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Market Square street closure may alter apartment project

By Jeremy Boren
Thursday, July 3, 2008 

The Pittsburgh History & Landmarks Foundation, a major investor in Market Square’s revitalization, might nix a new seven-unit apartment complex if the Pittsburgh Downtown Partnership sticks to a plan to close some of the square to vehicles.The foundation is spending $3.5 million to renovate three vacant buildings on Graeme Street into Market at Fifth, a plan for seven upper-floor apartments, a ground-floor restaurant and a rooftop garden.

The partnership’s plan would close Graeme, the apartments’ entrance, and nearby McMasters Way as part of a $4.8 million to $5 million Market Square overhaul that, so far, has gone smoothly.

“We do not see how people are going to want to rent apartments on a dead-end street. People do not frequent dead-end streets,” said attorney Anne E. Nelson, who voiced the concerns at a meeting of the city Historic Review Commission.

“If Graeme Street is closed, Landmarks does not know whether it should complete construction of the project,” Nelson said.Arthur P. Ziegler, the foundation’s president, said there’s time to develop the apartments as something else if a compromise can’t be reached and the street is closed.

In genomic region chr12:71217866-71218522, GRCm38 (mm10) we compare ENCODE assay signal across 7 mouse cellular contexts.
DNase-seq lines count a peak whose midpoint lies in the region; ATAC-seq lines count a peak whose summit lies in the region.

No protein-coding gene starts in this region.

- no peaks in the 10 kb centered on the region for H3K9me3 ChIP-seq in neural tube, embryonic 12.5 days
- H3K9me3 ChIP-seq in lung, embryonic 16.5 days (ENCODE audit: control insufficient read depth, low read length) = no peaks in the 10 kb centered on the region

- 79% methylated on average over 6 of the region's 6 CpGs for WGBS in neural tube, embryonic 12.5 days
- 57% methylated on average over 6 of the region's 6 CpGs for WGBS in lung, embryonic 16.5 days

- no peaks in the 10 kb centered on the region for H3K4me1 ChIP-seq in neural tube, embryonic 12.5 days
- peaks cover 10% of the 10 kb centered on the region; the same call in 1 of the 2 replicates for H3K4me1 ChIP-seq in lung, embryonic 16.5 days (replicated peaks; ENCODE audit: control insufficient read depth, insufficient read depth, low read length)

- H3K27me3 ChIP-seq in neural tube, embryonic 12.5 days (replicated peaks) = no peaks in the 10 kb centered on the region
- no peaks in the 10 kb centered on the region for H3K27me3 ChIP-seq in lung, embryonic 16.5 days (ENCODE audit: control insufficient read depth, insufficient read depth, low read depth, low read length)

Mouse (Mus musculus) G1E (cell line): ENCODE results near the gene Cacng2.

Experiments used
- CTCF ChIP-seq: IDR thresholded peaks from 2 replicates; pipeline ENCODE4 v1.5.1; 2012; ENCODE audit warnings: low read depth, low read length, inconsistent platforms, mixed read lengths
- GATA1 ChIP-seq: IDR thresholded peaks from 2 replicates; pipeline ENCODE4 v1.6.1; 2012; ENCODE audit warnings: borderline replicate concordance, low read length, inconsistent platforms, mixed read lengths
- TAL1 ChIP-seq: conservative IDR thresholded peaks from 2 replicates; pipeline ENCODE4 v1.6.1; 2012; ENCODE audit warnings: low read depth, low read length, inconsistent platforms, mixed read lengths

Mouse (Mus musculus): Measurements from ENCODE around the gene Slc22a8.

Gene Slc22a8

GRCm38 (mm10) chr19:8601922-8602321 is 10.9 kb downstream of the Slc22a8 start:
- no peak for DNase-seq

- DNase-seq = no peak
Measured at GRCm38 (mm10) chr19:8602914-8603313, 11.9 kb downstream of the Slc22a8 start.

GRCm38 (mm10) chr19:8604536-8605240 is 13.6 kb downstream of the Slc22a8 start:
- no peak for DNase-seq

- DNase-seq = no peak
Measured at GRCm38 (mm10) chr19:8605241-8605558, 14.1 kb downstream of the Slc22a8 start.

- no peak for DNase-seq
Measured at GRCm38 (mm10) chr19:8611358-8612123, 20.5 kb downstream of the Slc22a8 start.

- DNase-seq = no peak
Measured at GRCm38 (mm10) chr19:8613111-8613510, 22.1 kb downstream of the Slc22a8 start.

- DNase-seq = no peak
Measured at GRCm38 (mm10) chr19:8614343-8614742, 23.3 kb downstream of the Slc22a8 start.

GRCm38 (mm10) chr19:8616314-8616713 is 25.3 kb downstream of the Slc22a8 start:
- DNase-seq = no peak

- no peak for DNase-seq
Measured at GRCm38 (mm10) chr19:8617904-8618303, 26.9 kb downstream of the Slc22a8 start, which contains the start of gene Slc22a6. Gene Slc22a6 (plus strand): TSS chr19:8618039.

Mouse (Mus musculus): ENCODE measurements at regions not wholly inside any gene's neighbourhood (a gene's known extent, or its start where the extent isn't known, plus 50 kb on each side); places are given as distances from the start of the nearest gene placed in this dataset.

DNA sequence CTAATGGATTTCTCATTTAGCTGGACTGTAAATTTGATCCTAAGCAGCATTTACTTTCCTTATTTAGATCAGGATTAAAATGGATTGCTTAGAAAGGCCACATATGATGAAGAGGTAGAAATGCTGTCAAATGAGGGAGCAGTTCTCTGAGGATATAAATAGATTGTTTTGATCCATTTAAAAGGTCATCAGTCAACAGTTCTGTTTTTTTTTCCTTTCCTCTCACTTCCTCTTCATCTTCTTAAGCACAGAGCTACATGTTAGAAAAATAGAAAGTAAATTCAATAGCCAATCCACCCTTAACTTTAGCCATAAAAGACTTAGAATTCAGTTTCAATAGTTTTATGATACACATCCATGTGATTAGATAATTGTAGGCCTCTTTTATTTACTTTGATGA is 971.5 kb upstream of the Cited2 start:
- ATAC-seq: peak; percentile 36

The commission approved Pittsburgh Downtown Partnership’s preliminary plans for Market Square, but members urged the partnership, a nonprofit that represents Downtown business owners, to find a solution with the foundation.

“We’re going to do what’s best for the square,” said Dina Klavon, the designer the Pittsburgh Downtown Partnership hired to guide Market Square’s overhaul.

Klavon said she’s open to changes and plans to meet with Pittsburgh History & Landmarks officials.

“We’re trying to give Market Square back to the pedestrian,” said Mike Edwards, president of the Pittsburgh Downtown Partnership. “Right now it’s a thoroughfare. We want it to be a destination.”

Edwards said renovation of Market Square could start in spring.

The most striking feature about Klavon’s design is that it would make Market Square resemble a one-level European piazza.

The roadway would be flush with sidewalks and outdoor cafes, which would be differentiated by using various types of pavement and cobblestone.

Traffic and parking would be permitted on the perimeter of the square. No traffic would be allowed in the middle, where Market Street and Forbes Avenue meet.



Jeremy Boren can be reached at jboren@tribweb.comor 412-765-2312. 


Pittsburgh History & Landmarks Foundation

100 West Station Square Drive, Suite 450

Pittsburgh, PA 15219

Phone: 412-471-5808  |  Fax: 412-471-1633